Arts & Entertainment, etc. and Broad Ripple and Opinion and Dining Reviews

DINING: Let 'er Ripple at new eatery

November 20, 2010

About a dozen years ago, I dined at Broad Ripple Steakhouse where, as our dessert was delivered, our server said, “Don’t take too long, I have people waiting for the table.”

As a diner who holds a grudge, I never went back.

BRSH is gone now (not because of the lack of my business, I’m sure) and, in its stead, is The Ripple Inn, a handsome eatery with a creative menu. Unfortunately, the ghosts of bad customer service haven’t been completely exorcised.
 

Entree at The Ripple Inn Strawberry Grouper shines at the new Ripple Inn. (IBJ Photo/ Perry Reichanadter)

The staff gave my guest a hard time when she requested that our reserved table not be right by the kitchen. Rather than accommodate, the host tried to negotiate (“You won’t even notice the kitchen”)—not the best approach for building repeat business.

We stayed, though, and were happy we did. The initial glitch gave way to a beautifully presented parade of dishes delivered to a table not so close to the kitchen.

Carving a memorable dining identity is difficult, and the Ripple Inn manages that right off the bat with an almost-mandatory selection of Ripple Skins. Yes, they are potato skins, but it’s what’s atop them that counts. We dove right in and went for the Lobster ($9), which brought five skins with oven roasted tomato/arugula/goat cheese/crème fraiche along with the crustacean pieces. As good as one should expect from a signature offering.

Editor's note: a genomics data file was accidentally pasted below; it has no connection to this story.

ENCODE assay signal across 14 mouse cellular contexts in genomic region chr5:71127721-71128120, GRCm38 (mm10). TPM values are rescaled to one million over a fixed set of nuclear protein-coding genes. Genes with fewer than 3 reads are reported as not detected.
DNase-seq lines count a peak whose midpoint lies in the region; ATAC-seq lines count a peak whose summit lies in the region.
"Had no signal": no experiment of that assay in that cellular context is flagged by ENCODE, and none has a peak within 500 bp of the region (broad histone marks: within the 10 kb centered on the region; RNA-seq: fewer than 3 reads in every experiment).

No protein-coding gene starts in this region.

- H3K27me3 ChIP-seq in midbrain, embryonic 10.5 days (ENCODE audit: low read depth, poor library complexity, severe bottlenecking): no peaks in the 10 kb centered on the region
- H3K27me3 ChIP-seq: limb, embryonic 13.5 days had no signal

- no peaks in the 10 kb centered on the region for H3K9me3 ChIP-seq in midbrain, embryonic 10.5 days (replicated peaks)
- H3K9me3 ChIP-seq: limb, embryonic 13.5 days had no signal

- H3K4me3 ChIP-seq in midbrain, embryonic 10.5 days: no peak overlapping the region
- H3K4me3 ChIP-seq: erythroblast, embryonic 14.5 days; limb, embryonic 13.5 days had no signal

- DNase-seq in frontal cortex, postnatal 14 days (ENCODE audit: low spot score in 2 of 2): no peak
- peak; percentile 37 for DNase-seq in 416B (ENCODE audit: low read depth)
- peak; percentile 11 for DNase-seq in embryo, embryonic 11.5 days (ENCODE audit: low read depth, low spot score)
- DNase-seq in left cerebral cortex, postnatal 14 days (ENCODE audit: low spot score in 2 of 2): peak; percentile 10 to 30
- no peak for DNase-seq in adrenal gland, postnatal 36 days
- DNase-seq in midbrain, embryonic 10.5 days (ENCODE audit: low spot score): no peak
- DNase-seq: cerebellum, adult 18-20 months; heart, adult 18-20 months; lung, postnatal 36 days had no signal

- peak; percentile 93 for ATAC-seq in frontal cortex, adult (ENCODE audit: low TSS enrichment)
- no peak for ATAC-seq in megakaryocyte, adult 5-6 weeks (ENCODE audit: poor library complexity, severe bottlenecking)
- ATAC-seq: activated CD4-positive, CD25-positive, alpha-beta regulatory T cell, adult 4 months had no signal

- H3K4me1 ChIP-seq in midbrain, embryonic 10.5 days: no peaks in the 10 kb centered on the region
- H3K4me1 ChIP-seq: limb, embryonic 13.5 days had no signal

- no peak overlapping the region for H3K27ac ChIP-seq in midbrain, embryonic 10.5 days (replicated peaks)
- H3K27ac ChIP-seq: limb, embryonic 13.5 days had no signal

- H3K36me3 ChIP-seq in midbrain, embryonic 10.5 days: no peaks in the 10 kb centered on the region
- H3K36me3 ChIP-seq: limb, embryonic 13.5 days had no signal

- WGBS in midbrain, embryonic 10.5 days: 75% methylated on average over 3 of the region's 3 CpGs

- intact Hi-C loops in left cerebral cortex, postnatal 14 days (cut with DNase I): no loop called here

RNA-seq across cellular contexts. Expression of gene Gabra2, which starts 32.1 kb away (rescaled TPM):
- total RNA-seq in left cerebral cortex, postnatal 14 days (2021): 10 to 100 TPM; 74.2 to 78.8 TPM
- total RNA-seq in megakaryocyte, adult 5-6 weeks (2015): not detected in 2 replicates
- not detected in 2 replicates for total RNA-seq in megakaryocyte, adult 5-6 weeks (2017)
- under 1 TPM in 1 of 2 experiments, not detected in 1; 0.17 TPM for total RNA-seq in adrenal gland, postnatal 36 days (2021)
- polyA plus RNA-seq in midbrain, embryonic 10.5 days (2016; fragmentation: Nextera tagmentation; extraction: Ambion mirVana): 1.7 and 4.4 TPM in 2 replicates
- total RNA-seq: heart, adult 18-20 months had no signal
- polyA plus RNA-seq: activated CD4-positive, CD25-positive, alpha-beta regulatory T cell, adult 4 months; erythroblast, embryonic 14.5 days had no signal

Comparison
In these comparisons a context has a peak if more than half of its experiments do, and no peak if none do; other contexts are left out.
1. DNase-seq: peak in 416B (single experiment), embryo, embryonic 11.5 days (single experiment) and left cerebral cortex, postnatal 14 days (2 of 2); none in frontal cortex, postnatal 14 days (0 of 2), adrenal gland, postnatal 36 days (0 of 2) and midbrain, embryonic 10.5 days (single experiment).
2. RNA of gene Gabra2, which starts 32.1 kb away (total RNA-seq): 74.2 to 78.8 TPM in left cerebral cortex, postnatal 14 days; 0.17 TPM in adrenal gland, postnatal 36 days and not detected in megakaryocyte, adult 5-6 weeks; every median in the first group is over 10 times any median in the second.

The Parmesan-Pink Peppercorn Potato Dumplings ($9), also on the appetizer menu, were subtle nearly to a point of inconsequence. On the other hand, if there’s a better Lobster Bisque ($8) in the city, point me there. The delicious Ripple Inn version comes complete with a lobster-scallion wonton that takes it over the top.

For entrees, Porridge of the Gods ($14) may not reach the heights of Mount Olympus, but it is a risotto-done-right with butternut squash, Indiana sweet corn and more. The highlight of the Duo of Duck ($20) was its shallot bread pudding base and lingonberry sauce. And the Strawberry Grouper ($22) was a full-of-flavor preparation as artful as it was delicious.

And while nobody encouraged us to leave in any hurry, our own timetable forced us to depart before we could indulge in Peanut Butter Pie ($6), Lemon Meringue “Baked Alaska” ($8) or tableside-prepared Bananas Foster for Two ($17).•

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Fourth in a month-long series of reviews of double-letter restaurants.

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